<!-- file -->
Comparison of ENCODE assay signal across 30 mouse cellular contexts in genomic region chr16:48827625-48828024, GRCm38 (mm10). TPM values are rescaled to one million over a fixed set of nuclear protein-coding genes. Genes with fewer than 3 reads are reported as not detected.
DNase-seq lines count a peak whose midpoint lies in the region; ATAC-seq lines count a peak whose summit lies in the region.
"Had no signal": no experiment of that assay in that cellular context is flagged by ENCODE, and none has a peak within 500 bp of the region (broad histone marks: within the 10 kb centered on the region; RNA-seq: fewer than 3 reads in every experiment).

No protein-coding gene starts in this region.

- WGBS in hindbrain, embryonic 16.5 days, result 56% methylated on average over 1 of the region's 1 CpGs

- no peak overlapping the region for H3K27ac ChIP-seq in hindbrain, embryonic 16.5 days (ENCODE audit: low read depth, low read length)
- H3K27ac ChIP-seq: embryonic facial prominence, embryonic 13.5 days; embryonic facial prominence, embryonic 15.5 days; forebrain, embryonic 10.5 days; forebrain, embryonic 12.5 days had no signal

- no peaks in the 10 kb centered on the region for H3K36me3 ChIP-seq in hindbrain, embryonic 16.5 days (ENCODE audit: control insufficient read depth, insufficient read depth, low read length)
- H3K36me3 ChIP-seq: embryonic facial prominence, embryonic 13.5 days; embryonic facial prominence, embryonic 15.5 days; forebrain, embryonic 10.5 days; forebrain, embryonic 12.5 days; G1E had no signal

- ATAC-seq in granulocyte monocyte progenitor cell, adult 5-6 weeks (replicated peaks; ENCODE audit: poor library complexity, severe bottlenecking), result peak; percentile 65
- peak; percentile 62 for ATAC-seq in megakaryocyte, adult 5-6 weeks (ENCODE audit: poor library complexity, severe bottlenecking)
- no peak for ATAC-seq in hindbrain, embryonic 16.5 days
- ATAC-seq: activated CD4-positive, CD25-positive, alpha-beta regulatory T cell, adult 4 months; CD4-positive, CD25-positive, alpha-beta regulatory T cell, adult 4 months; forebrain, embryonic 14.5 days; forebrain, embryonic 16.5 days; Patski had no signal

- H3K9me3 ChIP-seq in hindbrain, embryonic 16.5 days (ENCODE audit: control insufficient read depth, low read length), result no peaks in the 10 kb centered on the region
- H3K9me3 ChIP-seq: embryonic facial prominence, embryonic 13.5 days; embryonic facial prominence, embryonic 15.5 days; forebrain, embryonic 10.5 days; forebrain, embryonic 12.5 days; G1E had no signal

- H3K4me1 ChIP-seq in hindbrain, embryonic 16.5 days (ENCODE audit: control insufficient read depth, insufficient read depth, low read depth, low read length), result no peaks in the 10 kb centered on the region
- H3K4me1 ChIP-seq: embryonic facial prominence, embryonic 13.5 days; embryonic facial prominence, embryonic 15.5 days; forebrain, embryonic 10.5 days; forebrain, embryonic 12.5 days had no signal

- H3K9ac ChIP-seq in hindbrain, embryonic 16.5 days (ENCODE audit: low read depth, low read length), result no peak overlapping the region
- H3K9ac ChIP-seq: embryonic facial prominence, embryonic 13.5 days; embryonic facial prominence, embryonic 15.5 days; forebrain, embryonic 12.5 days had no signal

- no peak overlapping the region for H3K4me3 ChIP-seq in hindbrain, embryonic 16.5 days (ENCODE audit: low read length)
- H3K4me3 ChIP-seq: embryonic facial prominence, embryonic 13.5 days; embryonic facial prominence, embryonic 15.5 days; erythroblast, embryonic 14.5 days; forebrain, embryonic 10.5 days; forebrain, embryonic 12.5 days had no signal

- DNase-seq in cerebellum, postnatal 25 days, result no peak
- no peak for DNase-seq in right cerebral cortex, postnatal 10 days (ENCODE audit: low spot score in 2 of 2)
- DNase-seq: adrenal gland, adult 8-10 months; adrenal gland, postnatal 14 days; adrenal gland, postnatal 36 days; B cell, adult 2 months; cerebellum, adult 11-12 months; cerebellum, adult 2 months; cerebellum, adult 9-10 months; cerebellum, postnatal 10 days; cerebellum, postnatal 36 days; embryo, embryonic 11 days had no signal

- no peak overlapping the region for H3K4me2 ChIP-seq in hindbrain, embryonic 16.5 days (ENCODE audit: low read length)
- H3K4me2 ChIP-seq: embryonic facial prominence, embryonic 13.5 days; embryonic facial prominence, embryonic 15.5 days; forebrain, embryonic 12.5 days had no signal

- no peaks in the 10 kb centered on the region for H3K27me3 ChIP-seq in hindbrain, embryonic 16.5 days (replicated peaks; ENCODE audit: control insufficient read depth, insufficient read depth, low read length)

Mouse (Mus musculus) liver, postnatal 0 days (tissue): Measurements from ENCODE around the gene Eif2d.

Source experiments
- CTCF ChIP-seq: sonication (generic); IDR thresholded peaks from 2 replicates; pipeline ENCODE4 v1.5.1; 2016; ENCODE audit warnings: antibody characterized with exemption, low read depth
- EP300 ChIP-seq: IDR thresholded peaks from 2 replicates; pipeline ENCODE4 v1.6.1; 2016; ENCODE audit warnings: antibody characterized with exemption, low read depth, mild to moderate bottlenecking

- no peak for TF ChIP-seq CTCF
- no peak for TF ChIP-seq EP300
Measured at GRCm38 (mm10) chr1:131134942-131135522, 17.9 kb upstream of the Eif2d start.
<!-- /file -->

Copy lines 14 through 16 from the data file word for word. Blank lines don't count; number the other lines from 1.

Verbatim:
- H3K9me3 ChIP-seq in hindbrain, embryonic 16.5 days (ENCODE audit: control insufficient read depth, low read length), result no peaks in the 10 kb centered on the region
- H3K9me3 ChIP-seq: embryonic facial prominence, embryonic 13.5 days; embryonic facial prominence, embryonic 15.5 days; forebrain, embryonic 10.5 days; forebrain, embryonic 12.5 days; G1E had no signal

- H3K4me1 ChIP-seq in hindbrain, embryonic 16.5 days (ENCODE audit: control insufficient read depth, insufficient read depth, low read depth, low read length), result no peaks in the 10 kb centered on the region